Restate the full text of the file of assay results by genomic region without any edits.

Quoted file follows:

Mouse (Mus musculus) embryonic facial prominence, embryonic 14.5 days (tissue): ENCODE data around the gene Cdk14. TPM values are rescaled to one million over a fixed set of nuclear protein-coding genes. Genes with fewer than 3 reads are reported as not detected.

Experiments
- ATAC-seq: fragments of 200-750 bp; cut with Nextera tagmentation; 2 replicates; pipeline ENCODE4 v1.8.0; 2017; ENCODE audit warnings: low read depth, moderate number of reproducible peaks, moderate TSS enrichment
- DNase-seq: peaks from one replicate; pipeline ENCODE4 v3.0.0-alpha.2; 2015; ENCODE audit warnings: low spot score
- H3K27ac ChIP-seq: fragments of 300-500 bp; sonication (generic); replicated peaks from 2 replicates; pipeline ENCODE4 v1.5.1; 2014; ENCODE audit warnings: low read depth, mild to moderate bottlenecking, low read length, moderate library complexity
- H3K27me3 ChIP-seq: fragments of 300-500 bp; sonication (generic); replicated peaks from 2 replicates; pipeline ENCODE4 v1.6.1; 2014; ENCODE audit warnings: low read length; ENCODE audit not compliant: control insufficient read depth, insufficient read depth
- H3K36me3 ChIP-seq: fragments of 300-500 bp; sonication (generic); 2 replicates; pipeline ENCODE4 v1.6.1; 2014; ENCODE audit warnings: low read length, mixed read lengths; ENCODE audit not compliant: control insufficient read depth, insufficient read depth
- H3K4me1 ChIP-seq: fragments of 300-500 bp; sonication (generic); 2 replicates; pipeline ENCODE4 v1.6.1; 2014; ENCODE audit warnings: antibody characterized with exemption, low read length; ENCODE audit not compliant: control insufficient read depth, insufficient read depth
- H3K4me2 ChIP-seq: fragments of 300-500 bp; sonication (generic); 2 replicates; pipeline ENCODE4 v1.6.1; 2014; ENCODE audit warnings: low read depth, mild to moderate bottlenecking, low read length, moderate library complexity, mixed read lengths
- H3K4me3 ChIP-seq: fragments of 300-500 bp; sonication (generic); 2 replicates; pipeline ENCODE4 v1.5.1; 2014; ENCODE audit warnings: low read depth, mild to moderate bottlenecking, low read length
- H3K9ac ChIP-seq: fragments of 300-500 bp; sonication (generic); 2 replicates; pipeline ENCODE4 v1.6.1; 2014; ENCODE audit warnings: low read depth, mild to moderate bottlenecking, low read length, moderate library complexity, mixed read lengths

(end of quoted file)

Mouse (Mus musculus) embryonic facial prominence, embryonic 14.5 days (tissue): ENCODE data around the gene Cdk14. TPM values are rescaled to one million over a fixed set of nuclear protein-coding genes. Genes with fewer than 3 reads are reported as not detected.

Experiments
- ATAC-seq: fragments of 200-750 bp; cut with Nextera tagmentation; 2 replicates; pipeline ENCODE4 v1.8.0; 2017; ENCODE audit warnings: low read depth, moderate number of reproducible peaks, moderate TSS enrichment
- DNase-seq: peaks from one replicate; pipeline ENCODE4 v3.0.0-alpha.2; 2015; ENCODE audit warnings: low spot score
- H3K27ac ChIP-seq: fragments of 300-500 bp; sonication (generic); replicated peaks from 2 replicates; pipeline ENCODE4 v1.5.1; 2014; ENCODE audit warnings: low read depth, mild to moderate bottlenecking, low read length, moderate library complexity
- H3K27me3 ChIP-seq: fragments of 300-500 bp; sonication (generic); replicated peaks from 2 replicates; pipeline ENCODE4 v1.6.1; 2014; ENCODE audit warnings: low read length; ENCODE audit not compliant: control insufficient read depth, insufficient read depth
- H3K36me3 ChIP-seq: fragments of 300-500 bp; sonication (generic); 2 replicates; pipeline ENCODE4 v1.6.1; 2014; ENCODE audit warnings: low read length, mixed read lengths; ENCODE audit not compliant: control insufficient read depth, insufficient read depth
- H3K4me1 ChIP-seq: fragments of 300-500 bp; sonication (generic); 2 replicates; pipeline ENCODE4 v1.6.1; 2014; ENCODE audit warnings: antibody characterized with exemption, low read length; ENCODE audit not compliant: control insufficient read depth, insufficient read depth
- H3K4me2 ChIP-seq: fragments of 300-500 bp; sonication (generic); 2 replicates; pipeline ENCODE4 v1.6.1; 2014; ENCODE audit warnings: low read depth, mild to moderate bottlenecking, low read length, moderate library complexity, mixed read lengths
- H3K4me3 ChIP-seq: fragments of 300-500 bp; sonication (generic); 2 replicates; pipeline ENCODE4 v1.5.1; 2014; ENCODE audit warnings: low read depth, mild to moderate bottlenecking, low read length
- H3K9ac ChIP-seq: fragments of 300-500 bp; sonication (generic); 2 replicates; pipeline ENCODE4 v1.6.1; 2014; ENCODE audit warnings: low read depth, mild to moderate bottlenecking, low read length, moderate library complexity, mixed read lengths